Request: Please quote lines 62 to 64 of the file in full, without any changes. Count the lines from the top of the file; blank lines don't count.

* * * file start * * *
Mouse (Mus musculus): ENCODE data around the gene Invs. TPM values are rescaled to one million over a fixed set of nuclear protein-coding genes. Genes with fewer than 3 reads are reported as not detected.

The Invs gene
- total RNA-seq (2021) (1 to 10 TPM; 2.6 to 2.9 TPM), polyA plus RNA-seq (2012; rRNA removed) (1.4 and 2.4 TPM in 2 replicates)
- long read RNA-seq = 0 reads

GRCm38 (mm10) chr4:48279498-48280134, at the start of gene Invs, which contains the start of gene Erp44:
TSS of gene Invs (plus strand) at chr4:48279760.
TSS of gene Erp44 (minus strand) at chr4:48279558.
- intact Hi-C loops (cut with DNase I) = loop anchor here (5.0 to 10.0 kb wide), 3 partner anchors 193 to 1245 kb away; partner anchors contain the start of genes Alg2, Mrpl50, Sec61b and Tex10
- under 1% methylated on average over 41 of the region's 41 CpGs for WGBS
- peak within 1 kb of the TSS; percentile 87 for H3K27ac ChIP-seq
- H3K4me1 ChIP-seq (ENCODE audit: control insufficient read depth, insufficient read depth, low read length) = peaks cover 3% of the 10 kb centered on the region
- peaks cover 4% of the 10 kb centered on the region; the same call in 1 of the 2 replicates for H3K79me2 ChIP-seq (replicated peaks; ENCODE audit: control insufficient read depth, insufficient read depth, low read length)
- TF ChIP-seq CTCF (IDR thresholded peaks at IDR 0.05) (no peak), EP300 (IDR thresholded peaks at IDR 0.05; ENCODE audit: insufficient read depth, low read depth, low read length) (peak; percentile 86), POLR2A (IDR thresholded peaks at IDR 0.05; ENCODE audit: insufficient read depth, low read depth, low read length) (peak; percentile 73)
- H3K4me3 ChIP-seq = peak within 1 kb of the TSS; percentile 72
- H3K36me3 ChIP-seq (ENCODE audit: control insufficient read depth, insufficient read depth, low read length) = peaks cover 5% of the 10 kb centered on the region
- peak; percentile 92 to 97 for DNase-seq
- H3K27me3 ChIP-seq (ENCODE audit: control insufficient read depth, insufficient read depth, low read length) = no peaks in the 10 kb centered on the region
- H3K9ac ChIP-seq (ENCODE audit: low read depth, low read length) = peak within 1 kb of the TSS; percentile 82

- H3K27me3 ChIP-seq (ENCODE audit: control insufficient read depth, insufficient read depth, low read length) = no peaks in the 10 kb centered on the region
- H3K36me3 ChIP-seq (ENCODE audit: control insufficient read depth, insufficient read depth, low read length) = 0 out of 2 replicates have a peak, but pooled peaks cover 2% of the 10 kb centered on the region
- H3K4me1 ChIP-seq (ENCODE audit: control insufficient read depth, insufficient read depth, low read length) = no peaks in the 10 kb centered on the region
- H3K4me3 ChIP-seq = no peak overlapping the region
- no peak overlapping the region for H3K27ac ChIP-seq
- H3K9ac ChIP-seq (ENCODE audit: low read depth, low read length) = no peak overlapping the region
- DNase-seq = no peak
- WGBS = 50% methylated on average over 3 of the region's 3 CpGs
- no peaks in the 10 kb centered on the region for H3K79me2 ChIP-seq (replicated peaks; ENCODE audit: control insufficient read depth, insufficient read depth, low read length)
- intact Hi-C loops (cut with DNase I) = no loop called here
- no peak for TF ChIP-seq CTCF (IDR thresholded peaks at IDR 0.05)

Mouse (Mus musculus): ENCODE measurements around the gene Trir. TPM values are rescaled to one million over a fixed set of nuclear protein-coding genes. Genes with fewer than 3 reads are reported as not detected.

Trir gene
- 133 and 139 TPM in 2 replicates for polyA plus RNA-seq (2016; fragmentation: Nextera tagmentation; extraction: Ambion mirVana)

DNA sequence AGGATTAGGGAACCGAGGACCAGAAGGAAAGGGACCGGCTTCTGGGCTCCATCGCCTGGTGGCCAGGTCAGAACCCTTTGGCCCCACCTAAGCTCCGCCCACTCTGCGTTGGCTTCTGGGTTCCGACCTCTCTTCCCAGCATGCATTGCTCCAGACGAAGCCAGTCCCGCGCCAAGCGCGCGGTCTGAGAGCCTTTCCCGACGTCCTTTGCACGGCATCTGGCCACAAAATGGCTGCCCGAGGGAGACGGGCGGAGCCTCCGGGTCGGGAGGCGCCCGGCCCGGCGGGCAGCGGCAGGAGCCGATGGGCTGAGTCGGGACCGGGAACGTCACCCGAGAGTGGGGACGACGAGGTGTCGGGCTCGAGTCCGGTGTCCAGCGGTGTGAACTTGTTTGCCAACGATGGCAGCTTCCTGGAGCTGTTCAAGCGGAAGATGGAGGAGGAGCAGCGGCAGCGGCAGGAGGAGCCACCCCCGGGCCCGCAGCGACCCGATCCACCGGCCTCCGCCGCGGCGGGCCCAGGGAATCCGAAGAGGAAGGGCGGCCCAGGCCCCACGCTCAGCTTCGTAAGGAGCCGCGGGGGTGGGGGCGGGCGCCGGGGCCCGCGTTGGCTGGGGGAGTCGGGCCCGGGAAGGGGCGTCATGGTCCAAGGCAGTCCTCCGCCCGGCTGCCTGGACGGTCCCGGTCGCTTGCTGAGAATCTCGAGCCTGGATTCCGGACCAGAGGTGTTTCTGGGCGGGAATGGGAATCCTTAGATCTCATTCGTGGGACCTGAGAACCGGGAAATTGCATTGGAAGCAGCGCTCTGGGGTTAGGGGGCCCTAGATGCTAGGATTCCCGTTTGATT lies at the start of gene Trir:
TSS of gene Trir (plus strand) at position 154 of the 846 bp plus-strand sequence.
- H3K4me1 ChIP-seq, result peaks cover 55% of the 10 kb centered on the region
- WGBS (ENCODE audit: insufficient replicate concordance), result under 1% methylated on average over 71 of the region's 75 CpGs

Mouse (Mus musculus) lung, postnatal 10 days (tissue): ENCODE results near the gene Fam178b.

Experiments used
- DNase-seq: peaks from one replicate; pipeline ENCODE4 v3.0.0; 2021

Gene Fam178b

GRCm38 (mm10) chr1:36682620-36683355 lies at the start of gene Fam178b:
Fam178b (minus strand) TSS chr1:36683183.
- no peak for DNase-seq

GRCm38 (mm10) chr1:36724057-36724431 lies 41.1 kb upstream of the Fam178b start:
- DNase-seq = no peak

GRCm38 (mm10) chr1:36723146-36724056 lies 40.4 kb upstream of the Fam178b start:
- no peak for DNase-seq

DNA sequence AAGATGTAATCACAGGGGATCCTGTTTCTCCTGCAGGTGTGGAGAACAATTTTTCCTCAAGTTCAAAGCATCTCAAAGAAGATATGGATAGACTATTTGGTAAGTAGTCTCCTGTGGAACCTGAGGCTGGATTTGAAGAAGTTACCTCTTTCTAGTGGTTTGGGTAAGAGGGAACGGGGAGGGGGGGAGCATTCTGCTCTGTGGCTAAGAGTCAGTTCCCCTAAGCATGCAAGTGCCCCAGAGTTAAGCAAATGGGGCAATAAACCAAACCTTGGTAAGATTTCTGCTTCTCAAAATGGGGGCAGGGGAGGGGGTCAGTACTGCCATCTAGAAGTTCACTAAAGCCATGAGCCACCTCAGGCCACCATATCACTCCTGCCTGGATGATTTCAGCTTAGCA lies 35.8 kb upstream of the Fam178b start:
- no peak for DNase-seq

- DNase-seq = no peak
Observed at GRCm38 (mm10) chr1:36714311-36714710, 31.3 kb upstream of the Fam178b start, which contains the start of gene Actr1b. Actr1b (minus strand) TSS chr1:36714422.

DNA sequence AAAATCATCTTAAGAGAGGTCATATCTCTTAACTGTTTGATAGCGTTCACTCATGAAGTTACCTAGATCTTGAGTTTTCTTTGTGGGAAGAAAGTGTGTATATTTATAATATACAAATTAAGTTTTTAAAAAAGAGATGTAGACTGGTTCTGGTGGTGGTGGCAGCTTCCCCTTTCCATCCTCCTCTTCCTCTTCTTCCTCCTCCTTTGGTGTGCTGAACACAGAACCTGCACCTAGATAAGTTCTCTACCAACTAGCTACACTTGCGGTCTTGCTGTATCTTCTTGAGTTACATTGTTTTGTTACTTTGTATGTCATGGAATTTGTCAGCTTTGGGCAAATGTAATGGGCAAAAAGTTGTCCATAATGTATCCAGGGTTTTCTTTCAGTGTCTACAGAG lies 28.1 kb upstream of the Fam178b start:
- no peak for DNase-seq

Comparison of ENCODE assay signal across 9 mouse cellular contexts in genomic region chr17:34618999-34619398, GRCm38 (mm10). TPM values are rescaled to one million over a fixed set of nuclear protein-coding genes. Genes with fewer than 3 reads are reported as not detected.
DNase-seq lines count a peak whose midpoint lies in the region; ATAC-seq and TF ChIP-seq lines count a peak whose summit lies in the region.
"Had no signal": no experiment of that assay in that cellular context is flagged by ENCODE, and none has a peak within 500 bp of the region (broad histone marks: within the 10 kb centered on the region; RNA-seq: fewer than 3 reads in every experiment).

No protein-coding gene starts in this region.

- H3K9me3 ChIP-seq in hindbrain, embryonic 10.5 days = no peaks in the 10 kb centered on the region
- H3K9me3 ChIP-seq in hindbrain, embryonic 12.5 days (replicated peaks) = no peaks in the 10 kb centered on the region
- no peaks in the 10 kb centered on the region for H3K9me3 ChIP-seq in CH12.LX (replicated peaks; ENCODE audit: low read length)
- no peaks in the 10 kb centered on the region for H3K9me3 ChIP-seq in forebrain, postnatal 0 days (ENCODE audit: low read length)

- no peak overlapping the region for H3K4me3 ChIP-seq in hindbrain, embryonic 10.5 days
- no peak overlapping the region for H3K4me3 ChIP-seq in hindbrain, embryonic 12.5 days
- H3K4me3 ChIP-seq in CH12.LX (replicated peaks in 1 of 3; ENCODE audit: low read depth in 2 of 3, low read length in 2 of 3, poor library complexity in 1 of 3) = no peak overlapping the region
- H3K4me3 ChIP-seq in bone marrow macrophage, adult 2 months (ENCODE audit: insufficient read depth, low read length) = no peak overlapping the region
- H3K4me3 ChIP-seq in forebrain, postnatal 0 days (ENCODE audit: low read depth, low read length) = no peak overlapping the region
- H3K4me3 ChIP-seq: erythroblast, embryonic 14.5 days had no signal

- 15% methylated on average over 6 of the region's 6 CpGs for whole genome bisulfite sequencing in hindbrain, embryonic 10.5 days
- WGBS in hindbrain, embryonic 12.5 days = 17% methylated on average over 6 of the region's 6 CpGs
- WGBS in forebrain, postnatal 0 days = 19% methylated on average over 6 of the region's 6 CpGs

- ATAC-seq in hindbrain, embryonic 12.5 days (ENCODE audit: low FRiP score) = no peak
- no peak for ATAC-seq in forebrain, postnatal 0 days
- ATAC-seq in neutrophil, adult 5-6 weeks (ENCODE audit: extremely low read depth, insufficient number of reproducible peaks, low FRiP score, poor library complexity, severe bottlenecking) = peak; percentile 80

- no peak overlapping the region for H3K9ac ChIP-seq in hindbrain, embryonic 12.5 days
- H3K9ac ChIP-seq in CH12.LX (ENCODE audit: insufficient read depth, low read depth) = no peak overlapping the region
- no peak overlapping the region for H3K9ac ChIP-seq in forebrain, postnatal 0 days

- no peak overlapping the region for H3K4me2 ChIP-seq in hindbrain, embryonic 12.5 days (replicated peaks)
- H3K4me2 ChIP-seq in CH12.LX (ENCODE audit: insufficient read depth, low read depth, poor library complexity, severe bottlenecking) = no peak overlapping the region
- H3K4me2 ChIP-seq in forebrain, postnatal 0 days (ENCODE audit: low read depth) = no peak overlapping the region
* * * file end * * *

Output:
- no peak overlapping the region for H3K4me3 ChIP-seq in hindbrain, embryonic 10.5 days
- no peak overlapping the region for H3K4me3 ChIP-seq in hindbrain, embryonic 12.5 days
- H3K4me3 ChIP-seq in CH12.LX (replicated peaks in 1 of 3; ENCODE audit: low read depth in 2 of 3, low read length in 2 of 3, poor library complexity in 1 of 3) = no peak overlapping the region